The more decadent a society becomes, the more easily it can be blinded to its own decay. History is littered with countless civilizations that saw their grandest, most ostentatious periods precipitate an unflattering, often gruesome decline. The triumphs and conquests of Rome gave way to barbarian invasions and civil wars, while Britain’s dominance as the modern world’s first superpower shattered into over 40 independent nations and as Brexit painfully inches closer, an increasingly fraught former metropole.
We needn’t look very far to see such decadence repeated. Our current elite is an eerie parallel of those former upper echelons that saw their grandest displays of awe before their inevitable collapse. Our current administration is no different from the ruling elite of the past — the constantly evolving Trump cabinet, when measured by collective wealth, is the richest in modern U.S. history and seemingly just as out of touch.
No one exemplifies this better than Louise Linton, the wife of current Secretary of the Treasury Steve Mnuchin. Her now infamous 2017 Instagram post of her stepping off of a government jet, accompanied by the hashtags of luxury brands such as Valentino and Tom Ford, did little to help establish her relatability with the public. Yet, it was the Hermès Birkin bag swinging from her arm, routinely regarded as the world’s most expensive purse, that drew the strongest historical parallels.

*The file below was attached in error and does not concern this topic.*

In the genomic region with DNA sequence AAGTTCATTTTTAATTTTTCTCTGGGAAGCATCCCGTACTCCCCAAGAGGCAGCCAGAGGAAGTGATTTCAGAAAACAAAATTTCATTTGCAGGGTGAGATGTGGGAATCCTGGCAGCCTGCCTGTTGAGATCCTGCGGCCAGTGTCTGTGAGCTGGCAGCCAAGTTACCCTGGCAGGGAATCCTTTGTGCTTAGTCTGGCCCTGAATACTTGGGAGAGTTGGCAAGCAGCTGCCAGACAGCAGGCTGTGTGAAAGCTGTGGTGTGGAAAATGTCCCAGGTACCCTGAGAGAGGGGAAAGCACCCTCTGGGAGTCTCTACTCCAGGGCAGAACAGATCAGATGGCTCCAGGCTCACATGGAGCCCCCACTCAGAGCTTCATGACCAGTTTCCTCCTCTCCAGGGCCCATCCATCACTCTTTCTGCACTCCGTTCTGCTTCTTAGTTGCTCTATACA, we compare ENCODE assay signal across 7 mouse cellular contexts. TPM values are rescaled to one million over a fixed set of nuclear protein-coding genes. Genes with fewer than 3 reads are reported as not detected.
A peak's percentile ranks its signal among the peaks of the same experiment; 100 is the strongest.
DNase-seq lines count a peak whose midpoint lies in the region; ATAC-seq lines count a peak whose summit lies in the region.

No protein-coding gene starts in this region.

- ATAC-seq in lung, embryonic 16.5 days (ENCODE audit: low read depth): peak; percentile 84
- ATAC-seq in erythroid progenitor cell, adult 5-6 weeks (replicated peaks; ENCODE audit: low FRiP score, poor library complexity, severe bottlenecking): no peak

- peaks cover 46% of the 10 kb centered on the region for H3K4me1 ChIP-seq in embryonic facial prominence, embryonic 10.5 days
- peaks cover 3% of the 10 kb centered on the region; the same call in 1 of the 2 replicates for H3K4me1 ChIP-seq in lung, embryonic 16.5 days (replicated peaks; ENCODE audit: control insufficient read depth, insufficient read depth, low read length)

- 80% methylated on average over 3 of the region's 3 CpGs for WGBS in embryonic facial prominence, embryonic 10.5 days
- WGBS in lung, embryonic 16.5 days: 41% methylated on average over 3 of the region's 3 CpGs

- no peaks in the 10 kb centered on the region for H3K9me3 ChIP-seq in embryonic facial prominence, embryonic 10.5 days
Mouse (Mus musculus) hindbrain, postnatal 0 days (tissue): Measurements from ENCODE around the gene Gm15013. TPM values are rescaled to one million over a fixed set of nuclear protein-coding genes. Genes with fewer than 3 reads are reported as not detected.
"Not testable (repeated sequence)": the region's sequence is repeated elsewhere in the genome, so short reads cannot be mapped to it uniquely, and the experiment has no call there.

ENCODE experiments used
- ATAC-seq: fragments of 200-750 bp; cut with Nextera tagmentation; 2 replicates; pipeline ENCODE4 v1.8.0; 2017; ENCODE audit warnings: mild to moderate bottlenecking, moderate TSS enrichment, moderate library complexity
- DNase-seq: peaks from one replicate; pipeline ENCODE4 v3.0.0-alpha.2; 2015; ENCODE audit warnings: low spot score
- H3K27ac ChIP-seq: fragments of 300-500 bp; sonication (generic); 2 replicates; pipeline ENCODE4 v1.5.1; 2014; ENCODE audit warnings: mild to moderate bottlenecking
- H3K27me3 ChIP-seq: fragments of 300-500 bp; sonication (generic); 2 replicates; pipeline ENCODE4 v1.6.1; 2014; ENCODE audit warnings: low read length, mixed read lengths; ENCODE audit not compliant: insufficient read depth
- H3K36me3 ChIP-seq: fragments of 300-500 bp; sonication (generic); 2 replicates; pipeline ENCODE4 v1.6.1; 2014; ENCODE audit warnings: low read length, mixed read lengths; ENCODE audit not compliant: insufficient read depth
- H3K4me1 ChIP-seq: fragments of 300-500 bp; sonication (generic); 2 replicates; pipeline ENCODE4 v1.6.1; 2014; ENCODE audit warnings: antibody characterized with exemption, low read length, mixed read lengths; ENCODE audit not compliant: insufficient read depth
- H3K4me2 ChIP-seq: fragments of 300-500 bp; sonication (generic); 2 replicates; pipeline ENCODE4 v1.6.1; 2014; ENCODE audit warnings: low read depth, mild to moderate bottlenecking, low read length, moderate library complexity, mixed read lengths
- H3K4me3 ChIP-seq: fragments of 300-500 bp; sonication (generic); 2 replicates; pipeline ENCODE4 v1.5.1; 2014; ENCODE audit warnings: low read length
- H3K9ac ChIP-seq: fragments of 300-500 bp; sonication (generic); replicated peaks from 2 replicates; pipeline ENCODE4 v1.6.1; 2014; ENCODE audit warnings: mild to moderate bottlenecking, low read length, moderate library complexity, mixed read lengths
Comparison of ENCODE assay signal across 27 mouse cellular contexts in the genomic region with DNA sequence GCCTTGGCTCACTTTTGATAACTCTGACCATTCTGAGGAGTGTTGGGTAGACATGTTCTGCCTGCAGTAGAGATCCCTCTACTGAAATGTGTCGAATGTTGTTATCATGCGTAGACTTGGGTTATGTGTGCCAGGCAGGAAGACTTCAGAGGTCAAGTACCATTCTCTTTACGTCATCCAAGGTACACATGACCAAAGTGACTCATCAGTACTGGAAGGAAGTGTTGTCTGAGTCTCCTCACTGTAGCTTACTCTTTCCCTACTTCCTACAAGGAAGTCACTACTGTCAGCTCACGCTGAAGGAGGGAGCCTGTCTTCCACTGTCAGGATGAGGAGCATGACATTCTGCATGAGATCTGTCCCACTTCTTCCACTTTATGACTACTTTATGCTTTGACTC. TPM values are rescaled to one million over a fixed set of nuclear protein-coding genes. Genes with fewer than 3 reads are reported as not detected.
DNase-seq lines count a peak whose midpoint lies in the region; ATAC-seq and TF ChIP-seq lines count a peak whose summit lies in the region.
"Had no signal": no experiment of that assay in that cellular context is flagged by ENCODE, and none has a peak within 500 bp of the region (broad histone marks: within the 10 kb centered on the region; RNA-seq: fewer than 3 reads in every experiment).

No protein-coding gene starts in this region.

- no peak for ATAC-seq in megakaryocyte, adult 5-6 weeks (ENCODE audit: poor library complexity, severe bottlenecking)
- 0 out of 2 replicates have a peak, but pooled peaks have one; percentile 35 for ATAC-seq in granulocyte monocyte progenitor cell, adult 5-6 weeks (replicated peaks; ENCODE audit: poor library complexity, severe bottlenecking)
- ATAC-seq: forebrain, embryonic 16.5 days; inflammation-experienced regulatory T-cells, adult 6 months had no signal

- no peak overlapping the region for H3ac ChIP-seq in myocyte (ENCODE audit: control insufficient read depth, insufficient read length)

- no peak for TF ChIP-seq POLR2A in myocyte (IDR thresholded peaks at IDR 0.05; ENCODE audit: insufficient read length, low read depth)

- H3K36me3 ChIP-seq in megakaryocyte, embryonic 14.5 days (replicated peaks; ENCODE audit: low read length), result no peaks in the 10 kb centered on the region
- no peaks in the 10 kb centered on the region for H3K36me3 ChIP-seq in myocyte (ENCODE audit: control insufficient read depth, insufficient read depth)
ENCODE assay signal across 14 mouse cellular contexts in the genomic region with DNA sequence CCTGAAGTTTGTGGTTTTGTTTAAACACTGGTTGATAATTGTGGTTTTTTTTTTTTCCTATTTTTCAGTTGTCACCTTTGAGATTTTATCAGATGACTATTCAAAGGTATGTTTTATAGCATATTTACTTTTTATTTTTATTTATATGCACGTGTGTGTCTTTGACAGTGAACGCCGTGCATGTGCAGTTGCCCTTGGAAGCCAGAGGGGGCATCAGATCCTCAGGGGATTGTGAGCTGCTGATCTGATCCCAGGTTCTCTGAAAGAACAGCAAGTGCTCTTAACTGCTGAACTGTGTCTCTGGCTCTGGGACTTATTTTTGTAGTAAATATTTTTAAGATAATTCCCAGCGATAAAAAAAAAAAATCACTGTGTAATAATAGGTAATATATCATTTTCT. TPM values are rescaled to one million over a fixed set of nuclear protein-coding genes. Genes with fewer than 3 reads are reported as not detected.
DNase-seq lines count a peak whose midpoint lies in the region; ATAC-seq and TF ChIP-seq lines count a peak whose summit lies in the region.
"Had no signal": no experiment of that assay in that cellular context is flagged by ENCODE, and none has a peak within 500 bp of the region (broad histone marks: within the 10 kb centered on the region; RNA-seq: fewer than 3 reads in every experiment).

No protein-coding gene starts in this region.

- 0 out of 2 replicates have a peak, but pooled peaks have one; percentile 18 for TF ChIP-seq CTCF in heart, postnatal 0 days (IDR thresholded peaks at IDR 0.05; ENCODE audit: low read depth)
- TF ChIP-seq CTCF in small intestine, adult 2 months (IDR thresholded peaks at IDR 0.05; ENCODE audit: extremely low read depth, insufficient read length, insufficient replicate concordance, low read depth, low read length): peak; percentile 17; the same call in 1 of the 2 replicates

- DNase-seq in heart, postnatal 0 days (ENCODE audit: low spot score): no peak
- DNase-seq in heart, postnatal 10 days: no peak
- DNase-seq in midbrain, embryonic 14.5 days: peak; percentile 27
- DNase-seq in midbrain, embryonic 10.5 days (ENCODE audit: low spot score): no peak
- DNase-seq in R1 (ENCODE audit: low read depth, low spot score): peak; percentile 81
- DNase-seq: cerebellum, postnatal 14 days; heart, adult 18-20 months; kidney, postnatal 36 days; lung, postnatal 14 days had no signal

Marie Antoinette, the French queen whose spending and decadence helped ruin the last shreds of credibility of the ancien régime, was also tarnished by such scandal. The “Affair of the Diamond Necklace” was an incident in which court gossip and attempts at personal gain created such a toxic crisis that, by its end, a cardinal had been discredited, the Pope enraged and a court noble banished as a slave aboard a galley. The attempt by a Confidence trickster named Jeanne de Valois-Saint-Rémy to defraud the crown jewelers of $15 million worth of diamonds in today’s value permanently tarnished the royal family’s credibility with its subjects. Though the Queen was confirmed to be innocent, the damage was irreparable.
Marie Antoinette’s inability to extinguish the idea that she had perpetrated an extravagant fraud for her own gain parallels Linton’s behavior in her post’s deleted comments, where she replied to critical users that she and her husband had “given more to the economy” than they ever would. Her reply to one criticism with “adorably out of touch,” accompanied by a heart-eyed emoji, was unintentional self-satire at its finest.
As impeachment proceedings draw closer and complaints of exploiting the system for personal gain are lodged from both sides of the political spectrum, one can’t help but wonder if we are approaching our own precarious zenith. But that is the issue with decay: by the time the rot has been found, the body is already infected. It is no secret that our society is increasingly polarized politically and economically, but only when we address our wounds can we begin to heal. History has taught us that ignorance is deadly, but it also lacks substantial examples of how to stop a society from falling over the cliff. We can recognize our decadence, but can we save ourselves from it?